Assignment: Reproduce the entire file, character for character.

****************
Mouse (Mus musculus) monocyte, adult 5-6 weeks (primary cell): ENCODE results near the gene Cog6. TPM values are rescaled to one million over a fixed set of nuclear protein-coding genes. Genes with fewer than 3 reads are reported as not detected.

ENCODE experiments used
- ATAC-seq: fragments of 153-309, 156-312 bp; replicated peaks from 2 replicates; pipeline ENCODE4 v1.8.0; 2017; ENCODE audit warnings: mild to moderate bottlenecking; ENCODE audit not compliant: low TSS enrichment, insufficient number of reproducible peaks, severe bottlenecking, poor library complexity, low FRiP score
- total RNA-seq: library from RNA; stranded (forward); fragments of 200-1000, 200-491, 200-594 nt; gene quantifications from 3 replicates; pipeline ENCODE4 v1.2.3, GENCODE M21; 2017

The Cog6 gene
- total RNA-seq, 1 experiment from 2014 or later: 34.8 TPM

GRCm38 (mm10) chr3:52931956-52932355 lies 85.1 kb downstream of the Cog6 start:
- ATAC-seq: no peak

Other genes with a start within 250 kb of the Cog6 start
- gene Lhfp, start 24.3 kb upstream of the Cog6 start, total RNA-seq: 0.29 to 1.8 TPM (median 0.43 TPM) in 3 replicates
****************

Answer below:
Mouse (Mus musculus) monocyte, adult 5-6 weeks (primary cell): ENCODE results near the gene Cog6. TPM values are rescaled to one million over a fixed set of nuclear protein-coding genes. Genes with fewer than 3 reads are reported as not detected.

ENCODE experiments used
- ATAC-seq: fragments of 153-309, 156-312 bp; replicated peaks from 2 replicates; pipeline ENCODE4 v1.8.0; 2017; ENCODE audit warnings: mild to moderate bottlenecking; ENCODE audit not compliant: low TSS enrichment, insufficient number of reproducible peaks, severe bottlenecking, poor library complexity, low FRiP score
- total RNA-seq: library from RNA; stranded (forward); fragments of 200-1000, 200-491, 200-594 nt; gene quantifications from 3 replicates; pipeline ENCODE4 v1.2.3, GENCODE M21; 2017

The Cog6 gene
- total RNA-seq, 1 experiment from 2014 or later: 34.8 TPM

GRCm38 (mm10) chr3:52931956-52932355 lies 85.1 kb downstream of the Cog6 start:
- ATAC-seq: no peak

Other genes with a start within 250 kb of the Cog6 start
- gene Lhfp, start 24.3 kb upstream of the Cog6 start, total RNA-seq: 0.29 to 1.8 TPM (median 0.43 TPM) in 3 replicates